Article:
The dolphins' bodies were horribly mutilated, the fins cut off. But what shocked French marine researchers wasn't just the brutality of the deaths of these highly intelligent mammals, but the numbers involved—a record 1,100 have landed on France's Atlantic coast beaches since January. The mass deaths, widely blamed on industrial fishing, have alarmed animal welfare groups and prompted France's ecology minister to launch a national plan to protect them, the AP reports. "There's never been a number this high," says Willy Daubin, a member of La Rochelle University's National Center for Scientific Research. "Already in three months, we have beaten last year's record, which was up from 2017 and even that was the highest in 40 years."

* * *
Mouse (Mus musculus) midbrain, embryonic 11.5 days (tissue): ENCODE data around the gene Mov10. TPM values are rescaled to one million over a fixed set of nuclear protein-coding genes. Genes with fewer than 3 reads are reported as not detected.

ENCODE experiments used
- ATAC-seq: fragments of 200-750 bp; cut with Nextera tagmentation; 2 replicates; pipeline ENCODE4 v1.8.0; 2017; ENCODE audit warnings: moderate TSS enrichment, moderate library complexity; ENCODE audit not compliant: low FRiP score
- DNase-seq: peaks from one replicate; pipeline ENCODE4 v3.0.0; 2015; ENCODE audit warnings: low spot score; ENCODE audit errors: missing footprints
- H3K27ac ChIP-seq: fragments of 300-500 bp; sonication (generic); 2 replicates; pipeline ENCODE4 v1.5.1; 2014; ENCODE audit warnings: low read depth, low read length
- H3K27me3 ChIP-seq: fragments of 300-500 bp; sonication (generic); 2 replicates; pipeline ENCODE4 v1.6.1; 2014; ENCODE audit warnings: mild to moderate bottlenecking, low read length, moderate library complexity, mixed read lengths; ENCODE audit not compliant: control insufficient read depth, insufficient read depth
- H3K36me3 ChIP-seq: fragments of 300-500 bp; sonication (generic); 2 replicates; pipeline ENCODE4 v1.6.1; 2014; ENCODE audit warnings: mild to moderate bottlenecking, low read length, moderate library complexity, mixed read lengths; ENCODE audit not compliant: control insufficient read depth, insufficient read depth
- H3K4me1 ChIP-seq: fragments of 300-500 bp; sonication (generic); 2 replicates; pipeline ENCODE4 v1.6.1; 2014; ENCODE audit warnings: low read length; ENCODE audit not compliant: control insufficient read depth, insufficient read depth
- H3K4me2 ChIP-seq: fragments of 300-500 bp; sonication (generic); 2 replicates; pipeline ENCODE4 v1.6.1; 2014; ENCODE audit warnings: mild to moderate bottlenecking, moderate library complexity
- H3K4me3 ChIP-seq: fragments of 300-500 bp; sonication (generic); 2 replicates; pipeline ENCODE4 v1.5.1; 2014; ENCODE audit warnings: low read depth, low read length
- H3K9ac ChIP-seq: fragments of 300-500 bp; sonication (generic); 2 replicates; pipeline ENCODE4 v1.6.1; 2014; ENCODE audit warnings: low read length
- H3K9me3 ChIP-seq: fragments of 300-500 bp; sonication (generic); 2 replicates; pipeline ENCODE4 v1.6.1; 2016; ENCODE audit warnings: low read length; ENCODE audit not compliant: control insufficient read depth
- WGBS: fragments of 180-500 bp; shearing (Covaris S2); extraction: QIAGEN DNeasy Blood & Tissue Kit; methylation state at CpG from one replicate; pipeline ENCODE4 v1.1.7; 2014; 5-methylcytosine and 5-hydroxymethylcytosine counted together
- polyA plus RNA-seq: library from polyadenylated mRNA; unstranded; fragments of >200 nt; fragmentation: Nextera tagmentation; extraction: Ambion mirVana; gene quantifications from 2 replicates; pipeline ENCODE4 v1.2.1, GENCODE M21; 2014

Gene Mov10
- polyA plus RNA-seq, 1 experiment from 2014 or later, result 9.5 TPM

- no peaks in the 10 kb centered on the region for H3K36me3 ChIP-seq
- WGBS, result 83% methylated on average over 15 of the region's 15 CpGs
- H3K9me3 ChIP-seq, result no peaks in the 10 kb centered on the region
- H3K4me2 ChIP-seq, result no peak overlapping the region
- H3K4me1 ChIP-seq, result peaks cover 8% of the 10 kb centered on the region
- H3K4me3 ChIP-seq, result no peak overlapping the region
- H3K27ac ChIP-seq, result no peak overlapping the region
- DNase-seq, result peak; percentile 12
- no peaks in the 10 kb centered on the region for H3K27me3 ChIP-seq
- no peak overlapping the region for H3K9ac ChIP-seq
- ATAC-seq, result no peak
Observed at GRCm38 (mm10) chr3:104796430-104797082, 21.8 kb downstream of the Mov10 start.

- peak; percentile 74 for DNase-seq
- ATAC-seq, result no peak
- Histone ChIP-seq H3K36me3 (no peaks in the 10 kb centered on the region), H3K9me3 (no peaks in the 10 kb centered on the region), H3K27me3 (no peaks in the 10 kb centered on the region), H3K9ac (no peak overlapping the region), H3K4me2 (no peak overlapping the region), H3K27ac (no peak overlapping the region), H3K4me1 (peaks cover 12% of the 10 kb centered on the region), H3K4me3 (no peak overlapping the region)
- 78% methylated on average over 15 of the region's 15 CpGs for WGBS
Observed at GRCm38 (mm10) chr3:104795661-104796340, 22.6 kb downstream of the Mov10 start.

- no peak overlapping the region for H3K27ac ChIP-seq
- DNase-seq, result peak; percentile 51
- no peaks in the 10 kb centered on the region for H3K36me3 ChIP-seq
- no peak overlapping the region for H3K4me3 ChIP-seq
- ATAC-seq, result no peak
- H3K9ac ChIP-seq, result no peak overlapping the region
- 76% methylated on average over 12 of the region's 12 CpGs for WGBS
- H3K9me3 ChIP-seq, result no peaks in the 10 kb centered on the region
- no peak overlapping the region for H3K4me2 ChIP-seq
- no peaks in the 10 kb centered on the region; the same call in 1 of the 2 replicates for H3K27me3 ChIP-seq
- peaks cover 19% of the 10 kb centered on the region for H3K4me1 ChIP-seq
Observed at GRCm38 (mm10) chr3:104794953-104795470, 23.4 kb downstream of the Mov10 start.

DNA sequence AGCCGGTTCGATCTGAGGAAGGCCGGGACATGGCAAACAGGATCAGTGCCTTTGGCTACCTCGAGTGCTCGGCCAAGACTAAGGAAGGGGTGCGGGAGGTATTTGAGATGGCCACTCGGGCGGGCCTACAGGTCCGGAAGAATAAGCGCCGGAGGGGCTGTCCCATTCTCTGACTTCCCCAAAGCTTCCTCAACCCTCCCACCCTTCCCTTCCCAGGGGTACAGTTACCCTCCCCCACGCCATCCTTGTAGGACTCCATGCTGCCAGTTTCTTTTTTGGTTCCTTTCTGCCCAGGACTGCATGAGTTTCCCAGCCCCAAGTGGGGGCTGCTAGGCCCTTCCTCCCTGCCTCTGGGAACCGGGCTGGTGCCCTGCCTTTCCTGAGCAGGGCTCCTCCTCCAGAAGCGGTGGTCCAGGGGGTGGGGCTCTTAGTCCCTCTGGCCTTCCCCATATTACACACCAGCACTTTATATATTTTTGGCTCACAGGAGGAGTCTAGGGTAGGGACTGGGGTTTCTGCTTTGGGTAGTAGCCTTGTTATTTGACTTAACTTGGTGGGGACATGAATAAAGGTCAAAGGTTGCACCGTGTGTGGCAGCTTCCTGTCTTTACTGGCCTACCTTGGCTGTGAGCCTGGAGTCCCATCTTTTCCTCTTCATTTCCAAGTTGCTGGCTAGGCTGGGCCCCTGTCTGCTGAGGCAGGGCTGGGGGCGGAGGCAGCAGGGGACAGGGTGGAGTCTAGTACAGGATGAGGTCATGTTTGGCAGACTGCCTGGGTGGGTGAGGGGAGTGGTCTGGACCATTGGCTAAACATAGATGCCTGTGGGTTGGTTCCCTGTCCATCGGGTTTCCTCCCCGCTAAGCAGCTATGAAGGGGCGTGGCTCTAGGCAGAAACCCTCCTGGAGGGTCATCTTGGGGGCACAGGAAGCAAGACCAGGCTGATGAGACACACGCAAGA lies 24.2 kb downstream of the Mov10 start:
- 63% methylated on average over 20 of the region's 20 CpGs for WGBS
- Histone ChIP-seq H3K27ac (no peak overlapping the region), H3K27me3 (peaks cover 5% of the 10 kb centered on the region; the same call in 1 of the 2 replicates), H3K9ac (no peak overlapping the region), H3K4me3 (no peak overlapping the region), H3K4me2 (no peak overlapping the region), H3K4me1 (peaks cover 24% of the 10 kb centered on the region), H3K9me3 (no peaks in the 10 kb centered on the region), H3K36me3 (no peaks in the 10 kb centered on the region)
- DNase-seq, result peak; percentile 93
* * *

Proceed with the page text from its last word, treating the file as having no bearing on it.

Though Daubin says 90% of the fatalities resulted from the dolphins being accidentally captured in industrial fishing nets, the reason behind the spike this year is a mystery. "What fishing machinery or equipment is behind all these deaths?" he asks. Autopsies carried out on the dolphins this year by La Rochelle University's National Center for Scientific Research show extreme levels of mutilation. Activists say it's common for fishermen to cut body parts off the suffocated dolphins after they are pulled up on the nets, to save the nets. Ecology minister Francois de Rugy has come up with some plans, including stepping up the use of acoustic repellent devices on trawlers, but animal rights group Sea Shepherd says the devices are "useless" because trawlers don't activate them, fearing they will scare off fish as well as dolphins.
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